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Health Effects of Stress at Work

Updated: Apr 26, 2022

young man seated in front of a computer covering his face

Work-related stress is a very common topic among coworkers. It is normal to feel stressed from time to time. However, you might be facing a situation where the stress is affecting you daily. That is when your health and personal life are at risk. Therefore, it is important to know how your health is affected to take the appropriate steps to handle it.

What is work-related stress?

Work-related stress is the physical and/or mental inability to handle work demands. These demands could have external or internal roots. Work-related stress could be short-term or long-term.

What can cause work-related stress?

  • Increased job demands

  • Poor communication

  • Lack of work-related resources

  • Conflict between coworkers

  • Poorly define job duties

  • Job insecurity

  • Safety concerns

  • Lack of recognition

  • Work schedules

  • Low salaries

  • Poor work organization

  • Lack of skills

How does it manifest in your body?

Our body responds in a “fight or flight” way each time we are exposed to stress. That is a natural response. And when that happens, the blood pressure goes up, heart rate and breathing increase, and muscle tenses. When the state of stress continues and becomes chronic, health problems start to appear.

Some examples of effects on the body are:

Infographis showing the different areas of the body affected by stress
  • Increase blood pressure

  • Increase risk of heart attack

  • Panic attacks

  • Depression

  • Anxiety

  • Concentration problems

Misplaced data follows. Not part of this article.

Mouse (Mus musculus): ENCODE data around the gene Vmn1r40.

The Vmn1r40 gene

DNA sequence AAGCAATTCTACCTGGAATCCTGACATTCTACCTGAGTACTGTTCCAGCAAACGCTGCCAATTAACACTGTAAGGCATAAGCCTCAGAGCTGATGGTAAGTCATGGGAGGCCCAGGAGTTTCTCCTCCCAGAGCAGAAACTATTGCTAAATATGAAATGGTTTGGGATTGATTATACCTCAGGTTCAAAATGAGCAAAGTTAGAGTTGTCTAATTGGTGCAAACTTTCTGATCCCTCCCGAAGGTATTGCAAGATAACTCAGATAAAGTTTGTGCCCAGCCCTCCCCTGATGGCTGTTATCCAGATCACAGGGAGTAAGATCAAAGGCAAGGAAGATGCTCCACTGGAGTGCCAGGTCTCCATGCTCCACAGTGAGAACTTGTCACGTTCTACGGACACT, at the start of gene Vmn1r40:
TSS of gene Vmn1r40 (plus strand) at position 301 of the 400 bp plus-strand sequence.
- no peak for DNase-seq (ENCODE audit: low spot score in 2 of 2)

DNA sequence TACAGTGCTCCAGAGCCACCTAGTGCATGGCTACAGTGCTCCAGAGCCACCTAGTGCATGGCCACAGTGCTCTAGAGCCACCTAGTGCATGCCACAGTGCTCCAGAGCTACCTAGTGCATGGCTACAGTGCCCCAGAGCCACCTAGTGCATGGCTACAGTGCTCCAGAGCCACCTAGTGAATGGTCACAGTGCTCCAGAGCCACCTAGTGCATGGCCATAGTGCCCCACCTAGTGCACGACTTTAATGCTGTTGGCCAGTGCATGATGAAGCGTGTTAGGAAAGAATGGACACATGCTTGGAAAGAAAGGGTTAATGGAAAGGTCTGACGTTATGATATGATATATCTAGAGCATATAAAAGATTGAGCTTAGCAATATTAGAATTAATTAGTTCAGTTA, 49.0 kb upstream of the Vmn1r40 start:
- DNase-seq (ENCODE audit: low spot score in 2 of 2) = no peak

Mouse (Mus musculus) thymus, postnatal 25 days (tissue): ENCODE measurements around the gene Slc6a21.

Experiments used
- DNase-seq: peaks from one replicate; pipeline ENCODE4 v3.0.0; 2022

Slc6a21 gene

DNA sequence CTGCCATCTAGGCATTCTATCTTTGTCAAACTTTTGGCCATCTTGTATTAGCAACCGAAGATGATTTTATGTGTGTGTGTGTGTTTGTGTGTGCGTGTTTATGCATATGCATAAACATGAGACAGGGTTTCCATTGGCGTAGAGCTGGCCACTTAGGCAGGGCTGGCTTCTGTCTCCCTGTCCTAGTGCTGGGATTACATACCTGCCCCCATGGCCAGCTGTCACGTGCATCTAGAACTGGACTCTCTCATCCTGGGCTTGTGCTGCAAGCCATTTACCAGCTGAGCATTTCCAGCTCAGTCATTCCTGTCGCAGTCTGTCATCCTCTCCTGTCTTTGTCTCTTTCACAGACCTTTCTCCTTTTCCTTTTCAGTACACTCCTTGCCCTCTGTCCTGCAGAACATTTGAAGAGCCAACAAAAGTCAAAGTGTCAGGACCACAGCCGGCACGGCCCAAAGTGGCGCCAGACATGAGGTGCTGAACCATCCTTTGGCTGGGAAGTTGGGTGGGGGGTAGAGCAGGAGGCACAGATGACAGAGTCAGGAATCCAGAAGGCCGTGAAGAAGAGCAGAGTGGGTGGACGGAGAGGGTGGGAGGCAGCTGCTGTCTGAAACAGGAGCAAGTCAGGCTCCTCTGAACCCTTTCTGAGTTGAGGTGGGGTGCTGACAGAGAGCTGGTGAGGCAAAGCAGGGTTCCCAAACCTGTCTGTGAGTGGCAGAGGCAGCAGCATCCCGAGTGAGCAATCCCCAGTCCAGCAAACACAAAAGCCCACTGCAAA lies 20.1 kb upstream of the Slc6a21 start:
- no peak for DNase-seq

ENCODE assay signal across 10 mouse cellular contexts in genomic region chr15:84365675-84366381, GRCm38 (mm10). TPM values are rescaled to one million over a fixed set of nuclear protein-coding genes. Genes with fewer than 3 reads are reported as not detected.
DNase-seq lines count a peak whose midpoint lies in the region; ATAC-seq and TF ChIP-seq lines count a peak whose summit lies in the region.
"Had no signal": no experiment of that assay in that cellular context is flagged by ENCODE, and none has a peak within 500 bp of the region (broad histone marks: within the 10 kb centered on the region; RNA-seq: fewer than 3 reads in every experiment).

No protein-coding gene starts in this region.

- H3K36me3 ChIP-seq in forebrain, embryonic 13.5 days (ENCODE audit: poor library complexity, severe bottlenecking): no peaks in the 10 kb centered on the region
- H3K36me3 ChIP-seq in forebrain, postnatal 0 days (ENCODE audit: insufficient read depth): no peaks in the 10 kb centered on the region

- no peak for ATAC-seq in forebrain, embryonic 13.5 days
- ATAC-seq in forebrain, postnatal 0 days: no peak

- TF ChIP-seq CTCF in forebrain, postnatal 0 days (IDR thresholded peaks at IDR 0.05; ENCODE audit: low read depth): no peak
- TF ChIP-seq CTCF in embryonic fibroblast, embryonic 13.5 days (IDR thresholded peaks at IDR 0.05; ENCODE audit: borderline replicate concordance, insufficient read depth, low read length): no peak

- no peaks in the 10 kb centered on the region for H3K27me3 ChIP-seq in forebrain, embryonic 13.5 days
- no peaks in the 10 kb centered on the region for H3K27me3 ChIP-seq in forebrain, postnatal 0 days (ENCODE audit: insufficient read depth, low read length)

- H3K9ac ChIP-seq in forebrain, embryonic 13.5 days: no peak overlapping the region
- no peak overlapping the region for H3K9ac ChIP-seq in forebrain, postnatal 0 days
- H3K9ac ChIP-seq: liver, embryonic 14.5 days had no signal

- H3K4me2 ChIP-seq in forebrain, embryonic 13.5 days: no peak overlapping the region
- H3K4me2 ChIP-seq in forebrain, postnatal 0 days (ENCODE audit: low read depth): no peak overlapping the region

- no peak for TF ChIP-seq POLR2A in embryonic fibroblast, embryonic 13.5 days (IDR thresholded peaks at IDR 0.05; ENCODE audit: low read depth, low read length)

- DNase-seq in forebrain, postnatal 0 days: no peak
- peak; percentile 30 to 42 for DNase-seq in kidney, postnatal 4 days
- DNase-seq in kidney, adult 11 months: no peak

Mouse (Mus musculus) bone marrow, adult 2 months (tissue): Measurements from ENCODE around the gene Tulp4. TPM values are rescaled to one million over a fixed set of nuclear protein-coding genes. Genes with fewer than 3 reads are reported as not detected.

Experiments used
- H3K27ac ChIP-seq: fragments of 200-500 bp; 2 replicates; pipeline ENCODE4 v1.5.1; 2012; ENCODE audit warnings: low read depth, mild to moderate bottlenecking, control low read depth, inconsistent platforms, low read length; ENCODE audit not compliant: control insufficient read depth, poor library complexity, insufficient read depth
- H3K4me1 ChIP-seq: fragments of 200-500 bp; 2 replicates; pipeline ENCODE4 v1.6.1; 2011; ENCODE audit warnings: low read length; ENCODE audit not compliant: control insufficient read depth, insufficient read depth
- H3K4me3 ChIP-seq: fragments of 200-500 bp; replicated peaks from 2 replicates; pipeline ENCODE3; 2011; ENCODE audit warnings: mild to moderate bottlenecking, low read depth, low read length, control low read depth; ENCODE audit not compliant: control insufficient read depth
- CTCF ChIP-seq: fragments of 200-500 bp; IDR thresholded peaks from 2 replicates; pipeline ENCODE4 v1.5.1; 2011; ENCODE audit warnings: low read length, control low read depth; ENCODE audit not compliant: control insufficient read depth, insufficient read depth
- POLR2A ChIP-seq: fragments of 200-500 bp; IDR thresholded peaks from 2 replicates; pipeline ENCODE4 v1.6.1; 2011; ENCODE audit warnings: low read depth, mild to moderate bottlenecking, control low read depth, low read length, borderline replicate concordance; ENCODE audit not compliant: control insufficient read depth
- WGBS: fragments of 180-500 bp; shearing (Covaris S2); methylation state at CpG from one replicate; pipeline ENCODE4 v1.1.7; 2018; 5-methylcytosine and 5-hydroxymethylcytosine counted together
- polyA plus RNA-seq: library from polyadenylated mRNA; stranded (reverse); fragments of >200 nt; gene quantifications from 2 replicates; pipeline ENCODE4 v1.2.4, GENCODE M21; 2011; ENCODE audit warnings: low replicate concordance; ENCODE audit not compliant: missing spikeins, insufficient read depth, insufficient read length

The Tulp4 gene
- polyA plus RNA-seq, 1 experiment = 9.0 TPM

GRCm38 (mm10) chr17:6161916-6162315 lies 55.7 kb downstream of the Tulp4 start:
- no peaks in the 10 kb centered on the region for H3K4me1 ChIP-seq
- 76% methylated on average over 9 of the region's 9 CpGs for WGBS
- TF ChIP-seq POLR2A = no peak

• Stomach issues

  • Back and upper extremities musculoskeletal problems

  • Weakened immune system

  • Obesity

What can be done?

There are things that you cannot control about your work. You have to deal with what is controllable under your circumstances. To do that you need to identify what triggers your stress. Once you do that, pay attention to the way you respond when exposed to that trigger. Start trying to turn your response into a positive attitude, which at the same time will help you to relax.

Some things that you can try while at work are:

  • Learn when to say no

  • Delegate work

  • Get organized

  • Take deep breaths

  • Bring positive thoughts

  • Talk to someone

  • Take time off

  • Avoid the triggers

Once you are at home, you can try these:

  • Meditate

  • Get a massage

  • Take a warm bath

  • Use aromatic candles

  • Surround yourself with optimistic people

  • Exercise

  • Eat a healthy snack

Some companies offer the opportunity to their employees to go to professional therapy sessions or groups, take advantage of that option. Or, you can look for the healthcare professional of your preference to attend to your needs. And a very important point is to accept that, sometimes, the best solution is to quit and look for another place to work.

Now you have an idea of what can be causing your stress at work and how to handle it. Don’t let the stress at work consume your life and your relationships. Take advantage of the tools that you have available and learn how to put yourself in control of your situation. Please be healthy and stay tuned for the next topic.



1. Workplace Stress. Centers for Disease Control and Prevention. Accessed January 28, 2022.

2. Stress…At Work. Centers for Disease Control and Prevention. Accessed on January 28, 2022.

3. Coping with stress at work. American Psychological Association. Accessed on January 28, 2022.

4. How to handle stress at work. Harvard Health Publishing. Accessed on January 28, 2022.

5. Managing Job Stress. The University of Michigan Health. Accessed on January 28, 2022.

7. Michie S. CAUSES AND MANAGEMENT OF STRESS AT WORK. Occupational and Environmental Medicine 2002;59:67-72.


This Site cannot and does not contain physician advice. The physician information is provided for general and educational purposes only and is not a substitute for professional advice. Accordingly, before taking any actions based upon such information, we encourage you to consult with the appropriate professionals. We do not provide any kind of physician advice. THE USE OR RELIANCE OF ANY INFORMATION CONTAINED ON THIS SITE OR THE MOBILE APPLICATION IS SOLELY AT YOUR OWN RISK.


Gdudycha, CC BY-SA 3.0 <>, via Wikimedia Commons

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